Striving for Justice and Peace in Migration
Originally published February, 2014 on the website of Province V of The Episcopal Church. This was a reflection on my painful pilgrimage to Tijuana in 2013 with Cohort 3 of the Wabash Pastoral Leadership Program. mc+
Being an Episcopal Christian, I’ve taken a vow to “strive for justice and peace among all people.” This summer I was challenged to live out this particular baptismal promise. I was invited to live with deportees in Tijuana, to hear their stories and share their struggles. This was with the Wabash Pastoral Leadership Program. I’m one of eighteen pastors from diverse denominations around Indiana who gather every other month to look at ways we can make positive, Godly change in health, education, immigration and poverty in our Midwest state. Part of our goal was to gain some perspective on what is happening in that border city and apply our learning there to immigration issues in our own hometowns. We also met with US border agents to hear their side of the story. It’s a very complicated issue with layers of history.
At the Scalabrini home for migrants I washed dishes after dinner with Miguel. He had arrived the night before after being deported from the US. Miguel lived and worked in Seattle for 34 years, he has two daughters, 8 and 13. His life was that of an average American until the night he had a broken tail light on his car. Police in Washington stopped him and decided this man with brown skin, driving in a fairly Anglo neighborhood, needed to produce paperwork beyond his driver’s license to prove he belonged in this country. Miguel couldn’t. He arrived here when he was as a child. His mother and father were migrant farm workers. The judge deemed Miguel undocumented and ordered that he be sent to Mexico. He will likely not see his family for years, if ever. This was not an uncommon story among the migrants we lived with that week.
At the heart of the injustice is prejudice, even greed and a very narrow view of historical relations between our country and Mexico. Consider these quotes and sound bites that still ring in my ears months later. It’s not the whole story, I know, but it speaks to the heart of the injustice I encountered.
“The real problem, politicians are trying to do both things, appease anti-immigration lobbyists who want to see something being done, so they hire border guards, which really doesn’t work, except to promote anti-immigration sentiment; but they also want to appease the big business and farming communities that don’t really want immigration enforcement, they need the cheap labor. Politicians want to look like they’re doing something but don’t want it to have a real effect.” ~ Bp Julian Gordy, ELCA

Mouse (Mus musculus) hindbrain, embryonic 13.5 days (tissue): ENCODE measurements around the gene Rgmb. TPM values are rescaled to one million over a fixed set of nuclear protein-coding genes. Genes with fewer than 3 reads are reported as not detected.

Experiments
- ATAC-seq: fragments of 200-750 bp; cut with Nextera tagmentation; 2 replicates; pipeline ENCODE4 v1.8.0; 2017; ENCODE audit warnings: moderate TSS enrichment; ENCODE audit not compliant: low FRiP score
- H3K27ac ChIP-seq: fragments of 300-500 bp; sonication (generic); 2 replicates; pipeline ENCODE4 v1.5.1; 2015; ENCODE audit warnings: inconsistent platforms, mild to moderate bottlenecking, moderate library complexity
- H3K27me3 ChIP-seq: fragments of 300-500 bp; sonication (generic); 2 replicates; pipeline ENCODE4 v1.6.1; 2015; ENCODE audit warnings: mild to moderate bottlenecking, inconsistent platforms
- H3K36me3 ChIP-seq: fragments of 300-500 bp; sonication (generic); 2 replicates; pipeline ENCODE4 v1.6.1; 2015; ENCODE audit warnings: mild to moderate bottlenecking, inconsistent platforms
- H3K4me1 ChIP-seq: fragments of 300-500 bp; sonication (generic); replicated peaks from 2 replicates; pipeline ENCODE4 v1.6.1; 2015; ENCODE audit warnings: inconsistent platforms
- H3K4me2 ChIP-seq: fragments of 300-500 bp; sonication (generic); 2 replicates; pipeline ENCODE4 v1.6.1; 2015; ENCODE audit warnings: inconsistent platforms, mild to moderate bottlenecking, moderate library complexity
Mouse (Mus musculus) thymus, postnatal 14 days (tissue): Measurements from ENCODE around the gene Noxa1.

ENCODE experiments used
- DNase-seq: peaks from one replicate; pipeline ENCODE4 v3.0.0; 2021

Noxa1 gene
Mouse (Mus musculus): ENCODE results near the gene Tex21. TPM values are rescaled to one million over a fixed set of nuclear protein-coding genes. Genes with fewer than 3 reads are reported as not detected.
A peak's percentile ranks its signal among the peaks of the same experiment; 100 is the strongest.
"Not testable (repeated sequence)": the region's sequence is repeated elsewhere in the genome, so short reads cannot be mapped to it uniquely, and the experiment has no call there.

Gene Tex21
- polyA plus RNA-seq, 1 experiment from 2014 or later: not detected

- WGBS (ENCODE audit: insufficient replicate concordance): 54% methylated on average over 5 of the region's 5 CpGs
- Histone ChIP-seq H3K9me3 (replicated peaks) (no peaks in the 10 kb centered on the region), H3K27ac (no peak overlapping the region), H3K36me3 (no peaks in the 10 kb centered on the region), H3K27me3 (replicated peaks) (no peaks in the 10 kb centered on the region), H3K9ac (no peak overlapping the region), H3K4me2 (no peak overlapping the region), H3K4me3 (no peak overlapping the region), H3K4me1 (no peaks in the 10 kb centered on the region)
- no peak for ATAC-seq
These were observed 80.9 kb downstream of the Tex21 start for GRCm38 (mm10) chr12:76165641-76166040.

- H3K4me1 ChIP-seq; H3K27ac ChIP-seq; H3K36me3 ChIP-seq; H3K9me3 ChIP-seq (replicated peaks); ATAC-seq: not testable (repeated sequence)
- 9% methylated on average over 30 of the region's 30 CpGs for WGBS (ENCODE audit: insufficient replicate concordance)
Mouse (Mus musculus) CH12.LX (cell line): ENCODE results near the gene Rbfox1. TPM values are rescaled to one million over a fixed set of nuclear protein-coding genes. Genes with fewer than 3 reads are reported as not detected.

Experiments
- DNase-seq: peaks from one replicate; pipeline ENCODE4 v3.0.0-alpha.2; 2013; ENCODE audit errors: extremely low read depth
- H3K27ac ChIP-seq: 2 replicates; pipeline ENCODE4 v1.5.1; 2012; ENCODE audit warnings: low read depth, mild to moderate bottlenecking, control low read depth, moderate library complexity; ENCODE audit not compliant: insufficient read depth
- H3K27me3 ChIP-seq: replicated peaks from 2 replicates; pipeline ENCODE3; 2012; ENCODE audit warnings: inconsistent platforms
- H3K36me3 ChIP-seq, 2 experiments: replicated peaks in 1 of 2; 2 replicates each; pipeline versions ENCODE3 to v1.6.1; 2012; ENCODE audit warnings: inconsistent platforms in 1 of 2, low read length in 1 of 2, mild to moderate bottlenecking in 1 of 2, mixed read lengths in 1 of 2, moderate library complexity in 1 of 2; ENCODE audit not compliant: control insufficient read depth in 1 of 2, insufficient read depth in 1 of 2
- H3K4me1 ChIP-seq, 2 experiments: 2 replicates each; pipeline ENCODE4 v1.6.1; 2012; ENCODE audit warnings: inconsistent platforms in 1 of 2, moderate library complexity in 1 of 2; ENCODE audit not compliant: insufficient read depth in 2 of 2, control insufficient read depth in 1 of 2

“In the US
1 out of every 6 households is Latino.
1 out of 5 Latinos is a student in our schools
1 of 4 babies born in hospitals are Latino
1 of 3 are in our church pews
1 of 2 in are in a church youth group”
~Elevator speech of Allert Brown-Gort, University of Notre Dame Professor
Meaning: an astounding number of Latino brothers and sisters go undocumented in our society.
“We didn’t cross the border, the border crossed us.” Enrique Morones of Border Angels, referring to the nineteenth-century annexation of the southwest. We heard many others in Mexico use this phrase.
“While Europe was tearing down a wall, we were building one.” Enrique Morones
“Why are we at war with Mexico?” Jerry, fellow pilgrim after looking at the border wall and observing the massive military spending on this construction that divides our countries.
“If the immigrant is not your brother/sister, then God is not your Father.” Bp Scalabrini c. 1887
“The immigrant who resides with you shall be to you as the native among you, and you shall love him as yourself, for you were immigrants in the land of Egypt” Leviticus 19:34
“A wandering Aramean was my ancestor” Deuteronomy 26:5
What can I do to strive for justice and peace? This education is just the beginning. The work of building trust and relationships with Latino communities, even this far north of Mexico, must take place. That’s one reason why I am taking up Spanish. It’s not because many Latino brothers and sisters don’t know English, but because it is a sign of my hospitality. Second, politicians must hear from Christians in the pews, not just clergy leaders. Anti-immigration sentiment, prejudice and poor education in this area is well funded and has a strong, organized voice. Episcopal Christians who are vowed to promote justice and peace and respect the dignity of every human being must bring better education and God’s voice to bear in this process. I’m tasting the living waters of my baptism here in Northern Indiana, even if they are bitter, salty as tears. But I pray that they will flow strong and roll with justice and peace for those I am vowed to serve.